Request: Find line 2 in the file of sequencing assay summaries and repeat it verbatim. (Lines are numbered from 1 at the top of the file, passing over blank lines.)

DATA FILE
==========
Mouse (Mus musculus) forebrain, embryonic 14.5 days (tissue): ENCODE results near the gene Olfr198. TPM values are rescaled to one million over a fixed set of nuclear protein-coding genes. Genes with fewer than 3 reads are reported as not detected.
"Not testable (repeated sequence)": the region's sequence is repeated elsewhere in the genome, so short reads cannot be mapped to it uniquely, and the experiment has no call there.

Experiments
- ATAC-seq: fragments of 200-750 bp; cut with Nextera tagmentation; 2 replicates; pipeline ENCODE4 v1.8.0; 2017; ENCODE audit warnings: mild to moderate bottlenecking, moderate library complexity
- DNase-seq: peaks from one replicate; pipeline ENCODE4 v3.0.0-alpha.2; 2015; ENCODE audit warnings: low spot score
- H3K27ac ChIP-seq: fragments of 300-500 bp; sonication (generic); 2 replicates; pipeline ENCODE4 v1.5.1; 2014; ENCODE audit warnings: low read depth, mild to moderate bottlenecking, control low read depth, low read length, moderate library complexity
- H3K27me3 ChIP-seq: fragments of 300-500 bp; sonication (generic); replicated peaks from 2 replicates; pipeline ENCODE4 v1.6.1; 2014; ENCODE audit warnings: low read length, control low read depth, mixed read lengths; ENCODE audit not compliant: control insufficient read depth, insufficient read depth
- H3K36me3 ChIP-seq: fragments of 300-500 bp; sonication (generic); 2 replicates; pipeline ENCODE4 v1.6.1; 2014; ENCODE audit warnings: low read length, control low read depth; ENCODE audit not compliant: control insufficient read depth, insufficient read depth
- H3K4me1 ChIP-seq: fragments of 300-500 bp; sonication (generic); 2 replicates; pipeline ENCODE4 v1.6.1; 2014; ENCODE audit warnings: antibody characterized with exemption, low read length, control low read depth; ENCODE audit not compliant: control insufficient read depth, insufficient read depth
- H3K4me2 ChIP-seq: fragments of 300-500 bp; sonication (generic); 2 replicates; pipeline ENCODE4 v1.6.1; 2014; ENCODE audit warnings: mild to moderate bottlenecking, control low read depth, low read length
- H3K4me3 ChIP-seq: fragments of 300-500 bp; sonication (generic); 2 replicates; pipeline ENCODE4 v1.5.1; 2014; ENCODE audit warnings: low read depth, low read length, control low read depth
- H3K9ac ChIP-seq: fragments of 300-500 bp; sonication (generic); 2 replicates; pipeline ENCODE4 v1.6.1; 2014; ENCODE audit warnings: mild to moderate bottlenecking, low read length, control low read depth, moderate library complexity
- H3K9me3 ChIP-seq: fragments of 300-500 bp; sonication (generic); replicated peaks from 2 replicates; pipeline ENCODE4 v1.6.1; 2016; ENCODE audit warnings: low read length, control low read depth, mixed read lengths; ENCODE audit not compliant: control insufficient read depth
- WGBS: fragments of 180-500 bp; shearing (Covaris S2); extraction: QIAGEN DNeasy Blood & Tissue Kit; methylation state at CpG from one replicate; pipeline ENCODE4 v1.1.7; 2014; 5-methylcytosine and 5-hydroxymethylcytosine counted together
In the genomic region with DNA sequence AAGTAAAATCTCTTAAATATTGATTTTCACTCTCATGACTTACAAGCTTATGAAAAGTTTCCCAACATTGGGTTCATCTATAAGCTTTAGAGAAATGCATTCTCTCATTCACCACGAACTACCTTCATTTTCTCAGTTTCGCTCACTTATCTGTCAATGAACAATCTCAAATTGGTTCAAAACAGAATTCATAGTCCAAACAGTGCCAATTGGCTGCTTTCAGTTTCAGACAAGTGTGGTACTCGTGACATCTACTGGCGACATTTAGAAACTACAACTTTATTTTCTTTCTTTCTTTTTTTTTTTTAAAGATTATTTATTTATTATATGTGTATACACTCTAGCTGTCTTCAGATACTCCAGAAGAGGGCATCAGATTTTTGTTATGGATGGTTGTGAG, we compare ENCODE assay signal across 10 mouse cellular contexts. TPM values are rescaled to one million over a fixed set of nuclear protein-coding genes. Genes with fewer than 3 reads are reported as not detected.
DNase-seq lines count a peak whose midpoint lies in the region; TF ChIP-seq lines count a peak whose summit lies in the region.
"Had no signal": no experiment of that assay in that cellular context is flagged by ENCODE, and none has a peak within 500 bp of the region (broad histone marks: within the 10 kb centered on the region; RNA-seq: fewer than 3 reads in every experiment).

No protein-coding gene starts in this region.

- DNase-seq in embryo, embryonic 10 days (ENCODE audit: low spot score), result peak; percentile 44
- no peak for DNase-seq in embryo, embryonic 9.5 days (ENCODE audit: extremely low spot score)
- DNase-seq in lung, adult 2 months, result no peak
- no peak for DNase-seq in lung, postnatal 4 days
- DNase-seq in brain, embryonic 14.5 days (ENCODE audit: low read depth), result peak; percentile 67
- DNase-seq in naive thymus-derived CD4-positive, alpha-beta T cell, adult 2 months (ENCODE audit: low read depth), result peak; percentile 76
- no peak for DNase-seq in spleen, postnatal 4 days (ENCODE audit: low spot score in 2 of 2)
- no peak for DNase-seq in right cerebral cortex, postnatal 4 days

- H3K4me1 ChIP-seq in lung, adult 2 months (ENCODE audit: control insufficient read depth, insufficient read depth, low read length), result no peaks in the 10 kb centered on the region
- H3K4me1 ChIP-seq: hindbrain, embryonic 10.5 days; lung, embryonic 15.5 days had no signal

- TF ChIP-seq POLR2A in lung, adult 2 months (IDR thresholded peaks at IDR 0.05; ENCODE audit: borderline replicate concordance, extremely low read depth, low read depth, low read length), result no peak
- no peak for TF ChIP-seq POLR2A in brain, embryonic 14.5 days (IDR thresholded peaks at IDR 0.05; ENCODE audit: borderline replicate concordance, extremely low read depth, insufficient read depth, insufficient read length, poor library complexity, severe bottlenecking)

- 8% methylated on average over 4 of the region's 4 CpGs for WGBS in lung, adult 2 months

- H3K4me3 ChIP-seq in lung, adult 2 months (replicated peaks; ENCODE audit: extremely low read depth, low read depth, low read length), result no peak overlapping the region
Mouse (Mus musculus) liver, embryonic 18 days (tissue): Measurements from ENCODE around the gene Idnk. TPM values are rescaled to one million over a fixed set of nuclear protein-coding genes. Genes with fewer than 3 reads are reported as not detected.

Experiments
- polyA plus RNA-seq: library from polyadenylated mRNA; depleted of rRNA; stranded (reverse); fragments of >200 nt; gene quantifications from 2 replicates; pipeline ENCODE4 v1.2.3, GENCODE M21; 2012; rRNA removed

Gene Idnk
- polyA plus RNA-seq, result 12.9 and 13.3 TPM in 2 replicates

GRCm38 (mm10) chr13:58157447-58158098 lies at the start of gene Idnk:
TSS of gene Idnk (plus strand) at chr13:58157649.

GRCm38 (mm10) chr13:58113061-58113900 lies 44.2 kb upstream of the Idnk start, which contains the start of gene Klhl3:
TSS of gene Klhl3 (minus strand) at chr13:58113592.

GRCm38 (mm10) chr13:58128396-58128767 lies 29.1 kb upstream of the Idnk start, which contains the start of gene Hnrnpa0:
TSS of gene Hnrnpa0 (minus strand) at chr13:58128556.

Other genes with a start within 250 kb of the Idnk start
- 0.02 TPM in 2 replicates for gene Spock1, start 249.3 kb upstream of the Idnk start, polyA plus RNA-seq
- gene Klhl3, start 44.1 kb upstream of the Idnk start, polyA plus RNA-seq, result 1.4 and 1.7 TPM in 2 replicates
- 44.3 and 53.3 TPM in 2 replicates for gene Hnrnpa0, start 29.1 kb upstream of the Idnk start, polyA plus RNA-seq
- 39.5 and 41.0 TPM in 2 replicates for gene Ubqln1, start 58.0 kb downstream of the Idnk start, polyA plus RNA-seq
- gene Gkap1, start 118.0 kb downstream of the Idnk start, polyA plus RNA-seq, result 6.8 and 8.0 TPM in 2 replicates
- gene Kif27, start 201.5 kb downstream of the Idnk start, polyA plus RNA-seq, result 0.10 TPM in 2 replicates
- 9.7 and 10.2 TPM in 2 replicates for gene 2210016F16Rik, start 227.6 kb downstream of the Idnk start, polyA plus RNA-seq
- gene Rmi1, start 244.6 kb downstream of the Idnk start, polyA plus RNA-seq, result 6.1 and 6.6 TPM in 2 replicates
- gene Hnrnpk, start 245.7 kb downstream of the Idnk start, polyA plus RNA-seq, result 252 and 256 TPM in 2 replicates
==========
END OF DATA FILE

"Not testable (repeated sequence)": the region's sequence is repeated elsewhere in the genome, so short reads cannot be mapped to it uniquely, and the experiment has no call there.